In the Autumn I reconnected with Camilla Scaramanga who runs life drawing classes at Holly Lodge community centre in Highgate, and after a chat she was keen to collaborate. I saw the centre as an ideal workshop venue for the upcoming season. She liked the ethos of Spirited Bodies, and shares a feminist disposition, but agreed that a mixed event would be most fortuitous now, to introduce the idea to the area and her group.

I have some personal history with Holly Lodge estate where the community centre is – in the next road down, my Mother grew up when she moved to London in 1963. I visited the place often where my Grandmother resided for many years until she died when I was 14. Her flat was the first place where I came across life art; she herself was an artist who sometimes drew, embroidered and sewed nude women in her art. Her walls were decorated with female nudes by various artists and I did not quite understand her appreciation as a girl. I preferred her more abstract pieces, or those featuring animals as was more fitting with my socialisation, which little did I know included some inhibition about the naked body.

My Grandmother was apparently more relaxed, and looking back I realise she was a greater influence than I ever had the chance to fully acknowledge during her life. She embodied a woman who lived for herself as well as for her family. Her life spanned several careers and different socio-economic climates as well as 3 different husbands. She always married for love, and husband number 2 was a communist American. The plan to migrate to his home in Seattle was thwarted by the US government’s House of Unamerican Activities Committee, so they tried in vane to settle in London, Paris, Switzerland, Austria… and finally grew tired of being tracked down and blocked by the FBI. They found sanctuary in East Berlin where they remained for the rest of their marriage and the formative years of their daughters. My Grandmother – Mary Wolfard, worked for the communist party at various stages in the early years, became a journalist while they lived in Europe, notably though sadly lacking evidence she interviewed Picasso on a beach in Spain, worked in radio in East Berlin; and when none of her socialist credentials were recognised when she moved back to London, she decided to become an artist. I have often wished she might have lived a few more years, as an adult I have so much to ask her! I unfortunately don’t have any photographs of her work, though plenty of it is on the walls of my parents’ home. I have a few pieces at my home also, but just now I am away in France modelling for a month in the Loire valley so unable to provide images. This however has reminded me that some record ought to be made.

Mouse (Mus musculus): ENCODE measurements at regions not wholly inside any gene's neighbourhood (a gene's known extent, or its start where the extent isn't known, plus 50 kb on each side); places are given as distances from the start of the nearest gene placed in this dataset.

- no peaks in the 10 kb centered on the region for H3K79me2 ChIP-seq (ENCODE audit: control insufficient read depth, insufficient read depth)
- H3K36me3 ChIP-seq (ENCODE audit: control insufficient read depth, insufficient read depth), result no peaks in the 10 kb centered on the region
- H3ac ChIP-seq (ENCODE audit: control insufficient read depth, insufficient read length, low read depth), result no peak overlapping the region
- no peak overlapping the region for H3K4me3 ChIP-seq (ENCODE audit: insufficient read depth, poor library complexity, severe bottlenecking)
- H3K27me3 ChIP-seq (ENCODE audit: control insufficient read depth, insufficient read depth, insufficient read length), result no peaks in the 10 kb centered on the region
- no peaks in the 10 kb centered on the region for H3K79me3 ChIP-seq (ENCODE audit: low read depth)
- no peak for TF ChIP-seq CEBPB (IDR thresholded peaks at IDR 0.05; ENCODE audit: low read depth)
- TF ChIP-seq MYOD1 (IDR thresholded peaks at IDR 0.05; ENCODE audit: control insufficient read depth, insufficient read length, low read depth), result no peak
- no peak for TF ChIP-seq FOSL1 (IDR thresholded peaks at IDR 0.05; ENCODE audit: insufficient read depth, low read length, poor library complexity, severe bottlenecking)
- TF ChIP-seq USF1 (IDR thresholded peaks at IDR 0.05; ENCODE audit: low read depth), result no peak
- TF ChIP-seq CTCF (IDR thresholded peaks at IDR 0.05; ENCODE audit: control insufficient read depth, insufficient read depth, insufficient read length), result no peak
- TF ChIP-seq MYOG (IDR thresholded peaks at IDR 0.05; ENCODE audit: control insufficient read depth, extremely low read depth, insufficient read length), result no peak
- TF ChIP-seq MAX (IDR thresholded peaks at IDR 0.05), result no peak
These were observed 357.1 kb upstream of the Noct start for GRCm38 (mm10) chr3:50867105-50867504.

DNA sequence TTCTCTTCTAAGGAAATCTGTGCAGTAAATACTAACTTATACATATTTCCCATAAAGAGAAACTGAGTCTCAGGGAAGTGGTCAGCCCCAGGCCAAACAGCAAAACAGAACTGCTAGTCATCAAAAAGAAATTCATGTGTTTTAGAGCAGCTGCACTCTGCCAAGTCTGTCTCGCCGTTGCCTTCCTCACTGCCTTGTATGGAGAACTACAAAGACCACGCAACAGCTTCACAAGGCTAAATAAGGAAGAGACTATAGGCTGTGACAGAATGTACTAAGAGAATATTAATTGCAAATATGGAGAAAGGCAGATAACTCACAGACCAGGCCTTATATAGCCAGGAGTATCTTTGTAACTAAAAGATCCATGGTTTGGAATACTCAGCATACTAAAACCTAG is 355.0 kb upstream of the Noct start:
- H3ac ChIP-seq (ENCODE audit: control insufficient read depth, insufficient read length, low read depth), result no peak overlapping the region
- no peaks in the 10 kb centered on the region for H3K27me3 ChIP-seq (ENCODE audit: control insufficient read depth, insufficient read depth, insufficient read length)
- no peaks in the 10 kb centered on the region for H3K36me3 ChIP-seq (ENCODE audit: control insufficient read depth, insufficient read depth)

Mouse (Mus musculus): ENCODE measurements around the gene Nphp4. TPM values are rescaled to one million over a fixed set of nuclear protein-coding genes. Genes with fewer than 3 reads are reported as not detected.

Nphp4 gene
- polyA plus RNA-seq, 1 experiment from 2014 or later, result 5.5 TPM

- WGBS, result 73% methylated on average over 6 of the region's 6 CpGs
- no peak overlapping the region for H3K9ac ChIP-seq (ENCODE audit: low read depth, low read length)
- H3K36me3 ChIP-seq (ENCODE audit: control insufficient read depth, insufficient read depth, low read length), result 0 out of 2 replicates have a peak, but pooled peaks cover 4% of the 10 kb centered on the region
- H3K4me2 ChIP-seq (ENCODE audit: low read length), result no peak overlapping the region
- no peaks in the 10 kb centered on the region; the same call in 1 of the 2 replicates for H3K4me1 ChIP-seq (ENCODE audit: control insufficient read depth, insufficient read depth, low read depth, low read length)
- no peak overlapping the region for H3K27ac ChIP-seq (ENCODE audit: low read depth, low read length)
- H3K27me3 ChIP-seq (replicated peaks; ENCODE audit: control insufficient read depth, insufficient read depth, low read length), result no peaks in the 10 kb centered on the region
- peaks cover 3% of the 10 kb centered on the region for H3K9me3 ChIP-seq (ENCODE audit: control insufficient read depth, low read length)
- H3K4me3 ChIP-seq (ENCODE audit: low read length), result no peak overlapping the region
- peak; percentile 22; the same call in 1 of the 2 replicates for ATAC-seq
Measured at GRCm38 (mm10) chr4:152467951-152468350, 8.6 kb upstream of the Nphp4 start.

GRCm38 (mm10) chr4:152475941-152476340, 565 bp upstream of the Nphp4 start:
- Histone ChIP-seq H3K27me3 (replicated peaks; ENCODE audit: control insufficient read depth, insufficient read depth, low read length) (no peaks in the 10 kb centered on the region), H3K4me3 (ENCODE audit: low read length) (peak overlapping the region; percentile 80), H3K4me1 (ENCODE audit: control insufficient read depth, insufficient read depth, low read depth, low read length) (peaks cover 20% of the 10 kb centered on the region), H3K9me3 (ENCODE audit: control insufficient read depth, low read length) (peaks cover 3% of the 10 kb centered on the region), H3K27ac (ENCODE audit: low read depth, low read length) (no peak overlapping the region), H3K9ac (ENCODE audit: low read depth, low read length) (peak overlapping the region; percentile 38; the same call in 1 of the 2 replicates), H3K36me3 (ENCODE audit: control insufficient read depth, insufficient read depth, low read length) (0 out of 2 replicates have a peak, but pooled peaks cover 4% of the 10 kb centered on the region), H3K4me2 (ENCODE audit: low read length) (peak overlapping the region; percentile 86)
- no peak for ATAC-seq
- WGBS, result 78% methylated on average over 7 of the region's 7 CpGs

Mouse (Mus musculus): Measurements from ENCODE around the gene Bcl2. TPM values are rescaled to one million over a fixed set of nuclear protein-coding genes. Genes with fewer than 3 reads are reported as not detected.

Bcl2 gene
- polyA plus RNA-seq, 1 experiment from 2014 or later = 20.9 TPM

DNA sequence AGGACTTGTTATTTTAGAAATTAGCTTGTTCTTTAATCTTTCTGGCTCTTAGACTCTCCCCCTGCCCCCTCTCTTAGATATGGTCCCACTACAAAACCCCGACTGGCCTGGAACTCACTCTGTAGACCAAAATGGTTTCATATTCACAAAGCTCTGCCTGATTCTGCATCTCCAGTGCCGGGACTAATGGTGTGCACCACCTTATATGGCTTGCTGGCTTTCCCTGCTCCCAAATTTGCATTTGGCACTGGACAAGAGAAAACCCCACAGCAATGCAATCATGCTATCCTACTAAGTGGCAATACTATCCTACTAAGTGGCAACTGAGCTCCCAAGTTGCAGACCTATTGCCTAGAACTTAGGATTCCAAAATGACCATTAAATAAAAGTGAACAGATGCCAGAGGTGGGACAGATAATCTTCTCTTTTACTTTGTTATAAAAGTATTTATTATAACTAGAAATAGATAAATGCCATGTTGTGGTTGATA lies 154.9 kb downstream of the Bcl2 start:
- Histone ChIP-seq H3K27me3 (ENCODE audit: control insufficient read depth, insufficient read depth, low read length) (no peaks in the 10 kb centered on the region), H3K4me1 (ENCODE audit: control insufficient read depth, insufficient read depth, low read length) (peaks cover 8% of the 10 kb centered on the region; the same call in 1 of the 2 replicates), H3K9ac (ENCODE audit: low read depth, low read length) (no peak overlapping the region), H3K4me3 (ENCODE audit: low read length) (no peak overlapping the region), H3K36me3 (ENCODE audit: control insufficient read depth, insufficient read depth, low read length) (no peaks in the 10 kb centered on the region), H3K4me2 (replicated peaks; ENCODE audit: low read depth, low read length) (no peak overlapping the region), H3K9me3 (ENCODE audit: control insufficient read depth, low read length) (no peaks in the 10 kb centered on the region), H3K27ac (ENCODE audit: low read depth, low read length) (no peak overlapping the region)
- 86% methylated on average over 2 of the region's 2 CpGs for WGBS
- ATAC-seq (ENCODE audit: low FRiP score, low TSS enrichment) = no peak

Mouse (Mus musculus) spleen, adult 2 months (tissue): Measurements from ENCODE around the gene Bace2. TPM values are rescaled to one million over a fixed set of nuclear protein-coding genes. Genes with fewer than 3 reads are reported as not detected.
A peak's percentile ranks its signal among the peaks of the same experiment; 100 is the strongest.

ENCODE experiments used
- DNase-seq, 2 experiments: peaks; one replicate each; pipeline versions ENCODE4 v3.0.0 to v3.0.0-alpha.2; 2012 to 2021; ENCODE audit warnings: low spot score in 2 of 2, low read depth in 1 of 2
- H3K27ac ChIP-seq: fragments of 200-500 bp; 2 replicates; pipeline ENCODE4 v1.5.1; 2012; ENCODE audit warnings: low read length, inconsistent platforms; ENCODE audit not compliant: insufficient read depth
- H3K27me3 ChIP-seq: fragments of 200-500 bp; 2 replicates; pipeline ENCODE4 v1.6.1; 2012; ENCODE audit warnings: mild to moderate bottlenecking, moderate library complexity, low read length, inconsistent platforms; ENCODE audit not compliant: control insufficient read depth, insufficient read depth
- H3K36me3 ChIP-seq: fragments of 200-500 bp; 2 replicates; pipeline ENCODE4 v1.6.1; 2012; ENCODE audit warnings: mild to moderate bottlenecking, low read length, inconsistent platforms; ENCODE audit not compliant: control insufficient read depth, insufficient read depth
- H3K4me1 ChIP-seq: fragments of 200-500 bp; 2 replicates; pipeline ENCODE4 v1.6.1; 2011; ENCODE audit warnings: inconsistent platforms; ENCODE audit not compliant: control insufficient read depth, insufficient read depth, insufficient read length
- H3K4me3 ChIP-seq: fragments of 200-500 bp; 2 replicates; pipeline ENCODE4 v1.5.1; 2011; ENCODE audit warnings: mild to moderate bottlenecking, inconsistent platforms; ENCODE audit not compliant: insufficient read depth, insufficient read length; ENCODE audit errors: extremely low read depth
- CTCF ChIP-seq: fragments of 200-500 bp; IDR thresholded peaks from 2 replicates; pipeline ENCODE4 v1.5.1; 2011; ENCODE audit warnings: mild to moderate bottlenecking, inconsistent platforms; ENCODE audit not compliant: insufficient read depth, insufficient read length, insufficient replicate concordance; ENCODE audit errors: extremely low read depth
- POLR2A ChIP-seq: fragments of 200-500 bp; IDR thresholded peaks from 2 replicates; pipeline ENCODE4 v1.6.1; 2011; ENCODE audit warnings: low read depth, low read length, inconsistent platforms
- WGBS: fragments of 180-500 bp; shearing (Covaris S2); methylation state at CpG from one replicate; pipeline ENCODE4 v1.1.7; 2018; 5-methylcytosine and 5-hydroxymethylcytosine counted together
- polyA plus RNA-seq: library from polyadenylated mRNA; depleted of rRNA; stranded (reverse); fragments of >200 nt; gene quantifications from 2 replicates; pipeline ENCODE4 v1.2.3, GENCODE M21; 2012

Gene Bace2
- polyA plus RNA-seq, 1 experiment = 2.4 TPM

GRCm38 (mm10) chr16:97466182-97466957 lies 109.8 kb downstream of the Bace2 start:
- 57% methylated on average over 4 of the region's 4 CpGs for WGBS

I haven’t been to Holly Lodge estate at Christmas time in 23 years. I very much look forward to returning.

For more details please see the Events page, and for inquiries relating to Women, please see here.

 

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Choosing a Different Path, & Spirited Bodies at The Dana Centre

by Cynthia Barlow Marrs at Dana Centre

by Cynthia Barlow Marrs at Dana Centre

Sometimes I get a touch of the social phobia – the shivers creep up on me as I get dressed for a family function, or an attack of nerves has me weeping on a bus on route to a networking event which I am sure will be full of ‘posh’ women! It’s that fear of being judged for not having a ‘proper’ job, a ‘normal’ life. I would prefer it if instead of subtle remarks hard to pinpoint when you are feeling twitchy, people came out with the more direct “But how do you get by with a crap job like that?” or “Are you a slag because you pose for artists?” “Is it because you are mentally ill?” “So where did your parents go wrong?” “I hope my daughter never meets you!”